Studies uncover risks and threats to Arctic inhabitant's health that might be due to contaminants brought by warmer air and sea water currents resulting from climate change
People living in Arctic areas can be more sensitive to pollutants due to their genetics, says researcherArja Rautio at the Centre for Arctic Medicine in theUniversity of Oulu, Finland. This is unfortunate since the northernmost areas of Europe are receiving more harmful chemicals. Scientists believe climate change may be a culprit as air and water mass movements push some of these undesirable chemicals towards the Arctic. "In real life, people are exposed to lots of chemicals," says Rautio, who leads studies into the human health effects from contaminants and the influence of climate change in a EU-funded project called ArcRisk, "and I think the people of the north are exposed to higher levels than for example the general population in Europe."
Many new contaminants like fluorinated and brominated compounds and bisphenol A can act on hormones and so have impacts on human health. But seeing an effect on humans, at the population level, could take ten or even 20 years, especially in the case of cancer, she adds. This is why ArcRisk has established a database containing data on concentration levels and trends of contaminants in humans. The project team analysed frozen blood samples collected in Norway in 1978, 1986, 1995 and 2008 for polychlorinated biphenyls (PCBs), chlorinated pesticides and polybrominated diphenylethers (PBDEs).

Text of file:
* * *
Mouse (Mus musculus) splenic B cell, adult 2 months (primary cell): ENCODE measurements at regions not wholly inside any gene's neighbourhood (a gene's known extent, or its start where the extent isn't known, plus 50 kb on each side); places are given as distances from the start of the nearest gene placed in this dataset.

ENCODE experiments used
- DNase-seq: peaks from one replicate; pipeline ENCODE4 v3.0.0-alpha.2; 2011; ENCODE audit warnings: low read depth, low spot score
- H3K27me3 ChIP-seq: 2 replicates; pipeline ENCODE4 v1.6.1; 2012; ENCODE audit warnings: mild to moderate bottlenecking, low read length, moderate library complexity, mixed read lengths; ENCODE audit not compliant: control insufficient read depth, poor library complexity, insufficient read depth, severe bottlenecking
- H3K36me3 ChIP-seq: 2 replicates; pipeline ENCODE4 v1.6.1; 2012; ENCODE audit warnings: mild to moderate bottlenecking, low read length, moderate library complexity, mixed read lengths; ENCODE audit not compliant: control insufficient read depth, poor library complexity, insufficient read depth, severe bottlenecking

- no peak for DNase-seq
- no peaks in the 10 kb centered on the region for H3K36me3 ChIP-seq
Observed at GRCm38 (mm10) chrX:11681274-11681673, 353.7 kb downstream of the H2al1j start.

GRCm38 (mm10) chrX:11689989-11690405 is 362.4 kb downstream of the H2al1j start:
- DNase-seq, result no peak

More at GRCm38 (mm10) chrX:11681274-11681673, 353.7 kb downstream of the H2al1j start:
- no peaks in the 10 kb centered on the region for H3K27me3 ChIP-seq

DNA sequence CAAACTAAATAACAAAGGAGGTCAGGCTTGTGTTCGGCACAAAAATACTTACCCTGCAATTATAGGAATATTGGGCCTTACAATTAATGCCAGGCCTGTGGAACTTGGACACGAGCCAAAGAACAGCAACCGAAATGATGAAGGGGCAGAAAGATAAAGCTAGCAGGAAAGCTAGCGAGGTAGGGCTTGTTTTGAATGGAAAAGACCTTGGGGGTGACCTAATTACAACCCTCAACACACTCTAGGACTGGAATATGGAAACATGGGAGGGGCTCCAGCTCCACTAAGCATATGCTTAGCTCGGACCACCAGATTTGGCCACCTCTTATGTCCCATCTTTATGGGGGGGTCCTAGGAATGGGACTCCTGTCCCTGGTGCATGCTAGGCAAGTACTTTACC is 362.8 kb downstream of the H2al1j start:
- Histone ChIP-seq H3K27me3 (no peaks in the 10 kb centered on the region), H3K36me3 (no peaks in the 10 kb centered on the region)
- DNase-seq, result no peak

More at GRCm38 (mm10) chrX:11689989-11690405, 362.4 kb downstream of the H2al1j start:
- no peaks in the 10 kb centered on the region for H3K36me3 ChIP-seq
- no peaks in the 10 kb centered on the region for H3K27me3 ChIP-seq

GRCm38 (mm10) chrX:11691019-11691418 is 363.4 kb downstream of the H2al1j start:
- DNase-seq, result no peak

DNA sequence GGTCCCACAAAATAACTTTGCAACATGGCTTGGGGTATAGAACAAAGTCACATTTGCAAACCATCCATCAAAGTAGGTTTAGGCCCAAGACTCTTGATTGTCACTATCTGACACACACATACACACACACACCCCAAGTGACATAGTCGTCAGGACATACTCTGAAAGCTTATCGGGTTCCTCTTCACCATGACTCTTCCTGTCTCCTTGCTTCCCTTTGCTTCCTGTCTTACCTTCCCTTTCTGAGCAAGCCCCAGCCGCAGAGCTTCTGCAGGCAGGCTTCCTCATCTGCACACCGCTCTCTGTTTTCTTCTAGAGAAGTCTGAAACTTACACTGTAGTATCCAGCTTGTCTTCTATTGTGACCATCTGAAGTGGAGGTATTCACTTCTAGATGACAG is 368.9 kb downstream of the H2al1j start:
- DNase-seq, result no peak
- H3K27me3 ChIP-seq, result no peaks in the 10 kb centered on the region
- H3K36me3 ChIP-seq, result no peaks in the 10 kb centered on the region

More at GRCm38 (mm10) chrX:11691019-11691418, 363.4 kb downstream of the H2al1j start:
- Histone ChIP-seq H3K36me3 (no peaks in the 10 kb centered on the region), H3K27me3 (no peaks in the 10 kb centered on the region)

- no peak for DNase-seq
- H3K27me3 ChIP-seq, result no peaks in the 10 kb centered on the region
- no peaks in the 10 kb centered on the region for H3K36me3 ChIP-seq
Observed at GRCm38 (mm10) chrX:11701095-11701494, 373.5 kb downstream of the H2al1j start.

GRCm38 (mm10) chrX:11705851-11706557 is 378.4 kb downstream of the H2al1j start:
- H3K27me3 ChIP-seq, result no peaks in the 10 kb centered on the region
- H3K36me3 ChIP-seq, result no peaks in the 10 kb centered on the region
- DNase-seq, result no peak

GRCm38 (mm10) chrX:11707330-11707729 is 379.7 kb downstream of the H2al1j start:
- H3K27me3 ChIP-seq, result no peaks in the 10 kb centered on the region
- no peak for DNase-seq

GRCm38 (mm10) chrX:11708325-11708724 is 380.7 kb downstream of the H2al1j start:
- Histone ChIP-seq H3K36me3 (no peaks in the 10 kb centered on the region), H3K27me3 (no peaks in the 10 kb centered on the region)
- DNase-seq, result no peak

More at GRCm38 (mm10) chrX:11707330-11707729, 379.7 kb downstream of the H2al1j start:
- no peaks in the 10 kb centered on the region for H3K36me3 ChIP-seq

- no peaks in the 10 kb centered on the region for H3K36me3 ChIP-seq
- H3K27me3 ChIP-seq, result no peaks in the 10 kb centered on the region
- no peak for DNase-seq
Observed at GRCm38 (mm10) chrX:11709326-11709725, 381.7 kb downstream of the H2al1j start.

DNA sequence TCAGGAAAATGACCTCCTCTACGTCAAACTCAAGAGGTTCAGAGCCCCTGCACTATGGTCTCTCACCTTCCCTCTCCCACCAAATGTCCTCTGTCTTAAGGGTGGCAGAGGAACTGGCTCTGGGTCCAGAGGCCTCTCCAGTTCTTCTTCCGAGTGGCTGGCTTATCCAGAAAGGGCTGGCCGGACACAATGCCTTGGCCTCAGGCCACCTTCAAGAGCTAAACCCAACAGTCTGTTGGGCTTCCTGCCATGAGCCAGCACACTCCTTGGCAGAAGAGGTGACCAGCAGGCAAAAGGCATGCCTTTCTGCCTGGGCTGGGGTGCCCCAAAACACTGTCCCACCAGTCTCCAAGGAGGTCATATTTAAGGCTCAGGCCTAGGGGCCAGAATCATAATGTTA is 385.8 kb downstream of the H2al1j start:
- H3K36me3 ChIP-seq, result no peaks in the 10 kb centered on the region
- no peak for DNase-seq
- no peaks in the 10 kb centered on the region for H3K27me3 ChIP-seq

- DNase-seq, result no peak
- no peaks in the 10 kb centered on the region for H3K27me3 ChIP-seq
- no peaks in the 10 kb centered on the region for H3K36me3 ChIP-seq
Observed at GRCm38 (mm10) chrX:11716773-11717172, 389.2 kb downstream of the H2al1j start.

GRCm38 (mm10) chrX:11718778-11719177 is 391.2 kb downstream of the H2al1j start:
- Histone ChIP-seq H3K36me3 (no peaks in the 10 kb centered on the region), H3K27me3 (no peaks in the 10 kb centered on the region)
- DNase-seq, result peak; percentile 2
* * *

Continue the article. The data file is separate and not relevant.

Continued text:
The main challenge that project scientists struggle with is to disentangle the effects of contaminant chemicals from what we do in our everyday lives. "We know that dioxins can lead to more diabetes and high blood pressure," says Rautio, "but there are many other confounding factors. We are changing our diet and many of us are less active and those lifestyle choices can also increase the risk of diseases like diabetes." The results of the project are due to be presented at a conference of Arctic Frontiers in Tromsø, Norway, in January 2014.
Previous studies have also struggled with disentangling contaminants effects when trying to understand their impact on health. There are uncertainties between the chemicals and direct health impacts because people are exposed to so many chemicals simultaneously, cautions biologist Thomas Zoeller at the University of Massachusetts Amherst, USA. Besides, the human population is genetically variable and may react differently to the chemicals and we don't even know which of the chemicals affect us.